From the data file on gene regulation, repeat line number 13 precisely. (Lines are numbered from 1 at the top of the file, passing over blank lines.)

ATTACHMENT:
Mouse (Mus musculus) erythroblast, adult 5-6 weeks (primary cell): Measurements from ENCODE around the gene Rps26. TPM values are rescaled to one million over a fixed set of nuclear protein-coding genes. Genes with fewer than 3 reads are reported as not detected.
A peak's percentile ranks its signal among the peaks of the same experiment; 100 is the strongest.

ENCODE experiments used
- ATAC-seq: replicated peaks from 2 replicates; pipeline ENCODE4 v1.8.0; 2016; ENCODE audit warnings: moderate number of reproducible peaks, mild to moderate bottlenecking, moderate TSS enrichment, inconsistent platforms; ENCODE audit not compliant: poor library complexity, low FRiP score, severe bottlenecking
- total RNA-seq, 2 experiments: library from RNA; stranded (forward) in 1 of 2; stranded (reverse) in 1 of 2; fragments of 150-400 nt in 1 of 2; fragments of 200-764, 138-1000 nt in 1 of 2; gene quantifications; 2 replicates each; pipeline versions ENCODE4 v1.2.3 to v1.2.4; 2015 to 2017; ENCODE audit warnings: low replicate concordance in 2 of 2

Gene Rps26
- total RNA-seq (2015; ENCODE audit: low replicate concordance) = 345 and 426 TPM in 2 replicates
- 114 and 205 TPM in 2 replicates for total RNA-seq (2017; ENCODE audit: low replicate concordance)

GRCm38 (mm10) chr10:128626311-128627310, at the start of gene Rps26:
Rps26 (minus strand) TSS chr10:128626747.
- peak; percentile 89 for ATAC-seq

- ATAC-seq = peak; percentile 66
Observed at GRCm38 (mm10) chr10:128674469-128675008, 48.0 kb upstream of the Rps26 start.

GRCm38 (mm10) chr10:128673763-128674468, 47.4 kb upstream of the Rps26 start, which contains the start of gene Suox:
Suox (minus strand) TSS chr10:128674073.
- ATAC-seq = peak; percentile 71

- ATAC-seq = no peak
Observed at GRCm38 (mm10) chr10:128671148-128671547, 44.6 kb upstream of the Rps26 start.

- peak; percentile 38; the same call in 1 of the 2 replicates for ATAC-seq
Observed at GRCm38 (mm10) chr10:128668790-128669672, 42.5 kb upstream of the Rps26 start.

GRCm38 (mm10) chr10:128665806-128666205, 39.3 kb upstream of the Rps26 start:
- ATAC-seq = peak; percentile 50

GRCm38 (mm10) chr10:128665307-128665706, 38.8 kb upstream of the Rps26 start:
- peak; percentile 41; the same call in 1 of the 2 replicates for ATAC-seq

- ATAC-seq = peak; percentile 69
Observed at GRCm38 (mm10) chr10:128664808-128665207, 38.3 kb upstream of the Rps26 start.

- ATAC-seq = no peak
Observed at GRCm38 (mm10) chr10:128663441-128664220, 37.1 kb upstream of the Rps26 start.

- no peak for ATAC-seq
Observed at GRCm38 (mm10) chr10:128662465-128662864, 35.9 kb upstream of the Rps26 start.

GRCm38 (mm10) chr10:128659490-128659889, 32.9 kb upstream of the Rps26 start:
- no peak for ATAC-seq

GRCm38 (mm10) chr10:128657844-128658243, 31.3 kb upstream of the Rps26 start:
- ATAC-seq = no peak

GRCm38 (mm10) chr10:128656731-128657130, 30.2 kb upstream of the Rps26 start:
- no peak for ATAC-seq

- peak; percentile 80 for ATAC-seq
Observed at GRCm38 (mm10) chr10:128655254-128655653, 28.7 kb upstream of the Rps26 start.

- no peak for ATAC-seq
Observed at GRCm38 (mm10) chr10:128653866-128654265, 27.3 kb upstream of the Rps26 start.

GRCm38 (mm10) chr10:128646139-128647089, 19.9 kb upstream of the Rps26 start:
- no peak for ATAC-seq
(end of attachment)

Observed at GRCm38 (mm10) chr10:128674469-128675008, 48.0 kb upstream of the Rps26 start.